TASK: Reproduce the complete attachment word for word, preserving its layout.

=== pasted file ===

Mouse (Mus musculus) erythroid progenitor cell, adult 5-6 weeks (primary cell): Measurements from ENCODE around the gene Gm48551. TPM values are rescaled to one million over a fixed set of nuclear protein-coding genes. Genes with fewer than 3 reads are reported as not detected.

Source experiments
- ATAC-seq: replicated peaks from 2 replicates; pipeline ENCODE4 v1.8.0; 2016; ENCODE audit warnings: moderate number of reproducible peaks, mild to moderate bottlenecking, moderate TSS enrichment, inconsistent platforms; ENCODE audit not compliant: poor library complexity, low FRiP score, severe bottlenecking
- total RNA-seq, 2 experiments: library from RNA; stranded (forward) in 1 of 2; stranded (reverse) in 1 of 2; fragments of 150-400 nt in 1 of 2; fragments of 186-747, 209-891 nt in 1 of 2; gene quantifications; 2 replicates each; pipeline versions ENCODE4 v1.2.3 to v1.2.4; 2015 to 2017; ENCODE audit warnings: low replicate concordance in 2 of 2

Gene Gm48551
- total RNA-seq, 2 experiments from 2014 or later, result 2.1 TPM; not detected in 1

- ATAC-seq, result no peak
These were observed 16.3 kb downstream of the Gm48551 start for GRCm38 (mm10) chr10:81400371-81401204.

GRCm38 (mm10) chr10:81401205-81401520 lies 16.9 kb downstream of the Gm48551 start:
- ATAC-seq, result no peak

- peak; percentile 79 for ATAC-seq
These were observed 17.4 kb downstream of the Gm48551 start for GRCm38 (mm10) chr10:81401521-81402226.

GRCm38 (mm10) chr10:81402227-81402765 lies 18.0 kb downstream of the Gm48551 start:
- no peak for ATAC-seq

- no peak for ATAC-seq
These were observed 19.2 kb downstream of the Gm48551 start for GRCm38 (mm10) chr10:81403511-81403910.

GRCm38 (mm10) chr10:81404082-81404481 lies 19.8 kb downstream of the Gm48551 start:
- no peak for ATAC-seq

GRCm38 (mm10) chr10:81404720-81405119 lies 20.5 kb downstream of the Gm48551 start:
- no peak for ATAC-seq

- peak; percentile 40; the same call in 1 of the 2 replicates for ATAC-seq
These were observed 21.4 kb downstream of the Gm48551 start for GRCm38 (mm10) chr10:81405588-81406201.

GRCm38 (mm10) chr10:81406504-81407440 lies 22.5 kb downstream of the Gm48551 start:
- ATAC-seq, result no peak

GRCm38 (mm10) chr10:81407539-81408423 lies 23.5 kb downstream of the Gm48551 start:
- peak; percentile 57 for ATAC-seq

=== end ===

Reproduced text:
Mouse (Mus musculus) erythroid progenitor cell, adult 5-6 weeks (primary cell): Measurements from ENCODE around the gene Gm48551. TPM values are rescaled to one million over a fixed set of nuclear protein-coding genes. Genes with fewer than 3 reads are reported as not detected.

Source experiments
- ATAC-seq: replicated peaks from 2 replicates; pipeline ENCODE4 v1.8.0; 2016; ENCODE audit warnings: moderate number of reproducible peaks, mild to moderate bottlenecking, moderate TSS enrichment, inconsistent platforms; ENCODE audit not compliant: poor library complexity, low FRiP score, severe bottlenecking
- total RNA-seq, 2 experiments: library from RNA; stranded (forward) in 1 of 2; stranded (reverse) in 1 of 2; fragments of 150-400 nt in 1 of 2; fragments of 186-747, 209-891 nt in 1 of 2; gene quantifications; 2 replicates each; pipeline versions ENCODE4 v1.2.3 to v1.2.4; 2015 to 2017; ENCODE audit warnings: low replicate concordance in 2 of 2

Gene Gm48551
- total RNA-seq, 2 experiments from 2014 or later, result 2.1 TPM; not detected in 1

- ATAC-seq, result no peak
These were observed 16.3 kb downstream of the Gm48551 start for GRCm38 (mm10) chr10:81400371-81401204.

GRCm38 (mm10) chr10:81401205-81401520 lies 16.9 kb downstream of the Gm48551 start:
- ATAC-seq, result no peak

- peak; percentile 79 for ATAC-seq
These were observed 17.4 kb downstream of the Gm48551 start for GRCm38 (mm10) chr10:81401521-81402226.

GRCm38 (mm10) chr10:81402227-81402765 lies 18.0 kb downstream of the Gm48551 start:
- no peak for ATAC-seq

- no peak for ATAC-seq
These were observed 19.2 kb downstream of the Gm48551 start for GRCm38 (mm10) chr10:81403511-81403910.

GRCm38 (mm10) chr10:81404082-81404481 lies 19.8 kb downstream of the Gm48551 start:
- no peak for ATAC-seq

GRCm38 (mm10) chr10:81404720-81405119 lies 20.5 kb downstream of the Gm48551 start:
- no peak for ATAC-seq

- peak; percentile 40; the same call in 1 of the 2 replicates for ATAC-seq
These were observed 21.4 kb downstream of the Gm48551 start for GRCm38 (mm10) chr10:81405588-81406201.

GRCm38 (mm10) chr10:81406504-81407440 lies 22.5 kb downstream of the Gm48551 start:
- ATAC-seq, result no peak

GRCm38 (mm10) chr10:81407539-81408423 lies 23.5 kb downstream of the Gm48551 start:
- peak; percentile 57 for ATAC-seq